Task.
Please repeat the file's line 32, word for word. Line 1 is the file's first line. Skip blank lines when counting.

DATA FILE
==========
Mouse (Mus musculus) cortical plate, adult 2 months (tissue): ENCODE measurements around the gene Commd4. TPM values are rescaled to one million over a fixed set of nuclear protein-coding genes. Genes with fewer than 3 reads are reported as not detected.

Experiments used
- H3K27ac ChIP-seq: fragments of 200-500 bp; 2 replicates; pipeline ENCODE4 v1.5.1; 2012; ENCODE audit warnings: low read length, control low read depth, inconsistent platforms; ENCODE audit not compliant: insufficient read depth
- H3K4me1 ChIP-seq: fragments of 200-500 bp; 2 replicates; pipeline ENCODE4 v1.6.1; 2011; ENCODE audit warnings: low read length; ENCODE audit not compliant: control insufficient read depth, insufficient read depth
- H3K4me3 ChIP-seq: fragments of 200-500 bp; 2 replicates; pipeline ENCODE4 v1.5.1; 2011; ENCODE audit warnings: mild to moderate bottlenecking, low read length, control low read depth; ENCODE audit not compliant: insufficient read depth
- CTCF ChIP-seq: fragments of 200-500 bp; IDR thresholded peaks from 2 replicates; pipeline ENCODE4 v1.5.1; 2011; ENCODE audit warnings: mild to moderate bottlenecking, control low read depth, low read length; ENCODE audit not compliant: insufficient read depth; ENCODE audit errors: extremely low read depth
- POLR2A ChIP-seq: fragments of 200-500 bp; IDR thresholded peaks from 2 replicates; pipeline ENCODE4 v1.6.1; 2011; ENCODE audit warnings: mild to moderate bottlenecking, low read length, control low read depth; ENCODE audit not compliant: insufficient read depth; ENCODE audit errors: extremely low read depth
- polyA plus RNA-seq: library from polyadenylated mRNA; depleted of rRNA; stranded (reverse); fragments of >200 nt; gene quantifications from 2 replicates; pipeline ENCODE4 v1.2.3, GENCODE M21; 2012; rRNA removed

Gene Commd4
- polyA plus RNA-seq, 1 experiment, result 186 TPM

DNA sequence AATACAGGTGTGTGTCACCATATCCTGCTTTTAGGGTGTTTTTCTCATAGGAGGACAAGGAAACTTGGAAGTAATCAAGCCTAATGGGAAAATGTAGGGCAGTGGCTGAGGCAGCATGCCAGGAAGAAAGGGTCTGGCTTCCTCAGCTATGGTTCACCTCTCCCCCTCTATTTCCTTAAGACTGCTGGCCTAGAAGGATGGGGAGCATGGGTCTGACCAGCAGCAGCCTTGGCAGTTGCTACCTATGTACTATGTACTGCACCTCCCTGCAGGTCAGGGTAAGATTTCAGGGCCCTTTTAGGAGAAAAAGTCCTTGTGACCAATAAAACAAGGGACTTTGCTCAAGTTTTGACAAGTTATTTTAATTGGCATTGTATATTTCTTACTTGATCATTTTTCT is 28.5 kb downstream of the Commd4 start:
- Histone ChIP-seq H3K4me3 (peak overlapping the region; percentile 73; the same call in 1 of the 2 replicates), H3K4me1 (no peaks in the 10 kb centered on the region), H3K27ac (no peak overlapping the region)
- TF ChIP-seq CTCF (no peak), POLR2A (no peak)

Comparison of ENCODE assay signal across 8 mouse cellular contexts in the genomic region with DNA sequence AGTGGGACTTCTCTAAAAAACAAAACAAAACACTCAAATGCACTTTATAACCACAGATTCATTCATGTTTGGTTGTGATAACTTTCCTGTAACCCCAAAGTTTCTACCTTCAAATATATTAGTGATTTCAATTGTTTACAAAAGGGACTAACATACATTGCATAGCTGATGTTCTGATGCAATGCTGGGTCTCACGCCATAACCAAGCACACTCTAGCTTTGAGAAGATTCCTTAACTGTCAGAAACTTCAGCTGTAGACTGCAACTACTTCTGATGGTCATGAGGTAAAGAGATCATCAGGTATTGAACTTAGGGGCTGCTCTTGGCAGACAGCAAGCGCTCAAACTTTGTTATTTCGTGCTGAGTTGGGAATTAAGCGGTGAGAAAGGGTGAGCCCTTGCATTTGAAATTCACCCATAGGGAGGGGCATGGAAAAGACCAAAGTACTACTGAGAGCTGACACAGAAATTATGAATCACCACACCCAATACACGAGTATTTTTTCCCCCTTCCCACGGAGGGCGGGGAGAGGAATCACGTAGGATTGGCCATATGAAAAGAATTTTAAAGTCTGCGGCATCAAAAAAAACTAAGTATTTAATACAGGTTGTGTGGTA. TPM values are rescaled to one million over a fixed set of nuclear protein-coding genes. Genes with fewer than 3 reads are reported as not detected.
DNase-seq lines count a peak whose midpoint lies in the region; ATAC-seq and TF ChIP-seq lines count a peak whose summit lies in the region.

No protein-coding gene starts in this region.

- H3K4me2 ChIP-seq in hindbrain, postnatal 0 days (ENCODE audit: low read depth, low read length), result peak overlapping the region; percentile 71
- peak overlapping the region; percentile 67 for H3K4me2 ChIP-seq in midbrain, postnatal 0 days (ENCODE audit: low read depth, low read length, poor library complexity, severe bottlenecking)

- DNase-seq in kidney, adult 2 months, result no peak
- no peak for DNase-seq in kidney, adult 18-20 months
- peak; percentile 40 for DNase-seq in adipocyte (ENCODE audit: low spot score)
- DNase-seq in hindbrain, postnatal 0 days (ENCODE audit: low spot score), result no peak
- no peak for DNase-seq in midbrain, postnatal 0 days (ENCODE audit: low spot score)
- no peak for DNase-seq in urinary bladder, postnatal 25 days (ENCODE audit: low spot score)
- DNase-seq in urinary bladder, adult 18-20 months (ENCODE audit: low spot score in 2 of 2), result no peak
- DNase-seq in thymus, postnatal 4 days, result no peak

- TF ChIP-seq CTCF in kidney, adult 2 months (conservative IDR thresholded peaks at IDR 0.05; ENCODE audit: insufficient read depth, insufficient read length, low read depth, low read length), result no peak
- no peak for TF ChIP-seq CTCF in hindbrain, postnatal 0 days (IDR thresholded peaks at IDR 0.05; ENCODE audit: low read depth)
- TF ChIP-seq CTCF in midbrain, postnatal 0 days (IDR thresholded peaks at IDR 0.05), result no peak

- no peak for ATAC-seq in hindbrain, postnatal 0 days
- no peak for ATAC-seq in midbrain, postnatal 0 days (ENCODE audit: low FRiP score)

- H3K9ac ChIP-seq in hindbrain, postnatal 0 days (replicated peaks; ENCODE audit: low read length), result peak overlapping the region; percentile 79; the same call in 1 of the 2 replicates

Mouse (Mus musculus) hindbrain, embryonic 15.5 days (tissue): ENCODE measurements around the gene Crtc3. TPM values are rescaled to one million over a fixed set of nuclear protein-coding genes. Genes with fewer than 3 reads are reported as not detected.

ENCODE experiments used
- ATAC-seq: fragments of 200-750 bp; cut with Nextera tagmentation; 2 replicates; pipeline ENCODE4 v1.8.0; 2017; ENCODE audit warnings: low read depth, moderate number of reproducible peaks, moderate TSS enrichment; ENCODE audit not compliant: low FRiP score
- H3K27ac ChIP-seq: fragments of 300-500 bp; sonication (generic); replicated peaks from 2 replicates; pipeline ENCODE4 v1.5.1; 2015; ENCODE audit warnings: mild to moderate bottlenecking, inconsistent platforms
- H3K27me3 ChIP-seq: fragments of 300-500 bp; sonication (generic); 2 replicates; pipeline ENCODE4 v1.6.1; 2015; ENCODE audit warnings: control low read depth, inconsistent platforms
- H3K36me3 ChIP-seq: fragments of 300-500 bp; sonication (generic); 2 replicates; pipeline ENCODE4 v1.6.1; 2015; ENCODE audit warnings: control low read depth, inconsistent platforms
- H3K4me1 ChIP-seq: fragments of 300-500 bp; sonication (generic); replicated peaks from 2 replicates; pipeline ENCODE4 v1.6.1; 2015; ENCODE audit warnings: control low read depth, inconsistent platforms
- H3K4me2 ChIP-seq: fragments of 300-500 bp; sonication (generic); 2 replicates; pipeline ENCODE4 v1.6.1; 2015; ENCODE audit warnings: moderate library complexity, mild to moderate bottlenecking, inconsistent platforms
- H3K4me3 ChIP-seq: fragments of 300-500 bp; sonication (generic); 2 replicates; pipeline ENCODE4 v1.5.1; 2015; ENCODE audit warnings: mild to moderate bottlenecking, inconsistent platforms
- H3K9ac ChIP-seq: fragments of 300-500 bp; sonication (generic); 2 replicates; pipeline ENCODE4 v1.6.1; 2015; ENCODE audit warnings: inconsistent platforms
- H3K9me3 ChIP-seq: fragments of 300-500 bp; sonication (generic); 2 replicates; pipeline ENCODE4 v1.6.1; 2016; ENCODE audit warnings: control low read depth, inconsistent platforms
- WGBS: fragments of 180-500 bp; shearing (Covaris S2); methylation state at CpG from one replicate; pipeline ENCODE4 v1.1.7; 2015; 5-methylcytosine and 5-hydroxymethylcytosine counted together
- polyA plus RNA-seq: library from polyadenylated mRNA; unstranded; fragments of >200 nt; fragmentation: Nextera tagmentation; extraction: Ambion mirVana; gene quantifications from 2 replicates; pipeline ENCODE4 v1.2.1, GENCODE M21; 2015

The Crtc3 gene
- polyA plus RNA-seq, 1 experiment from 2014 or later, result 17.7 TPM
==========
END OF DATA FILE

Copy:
- H3K9ac ChIP-seq in hindbrain, postnatal 0 days (replicated peaks; ENCODE audit: low read length), result peak overlapping the region; percentile 79; the same call in 1 of the 2 replicates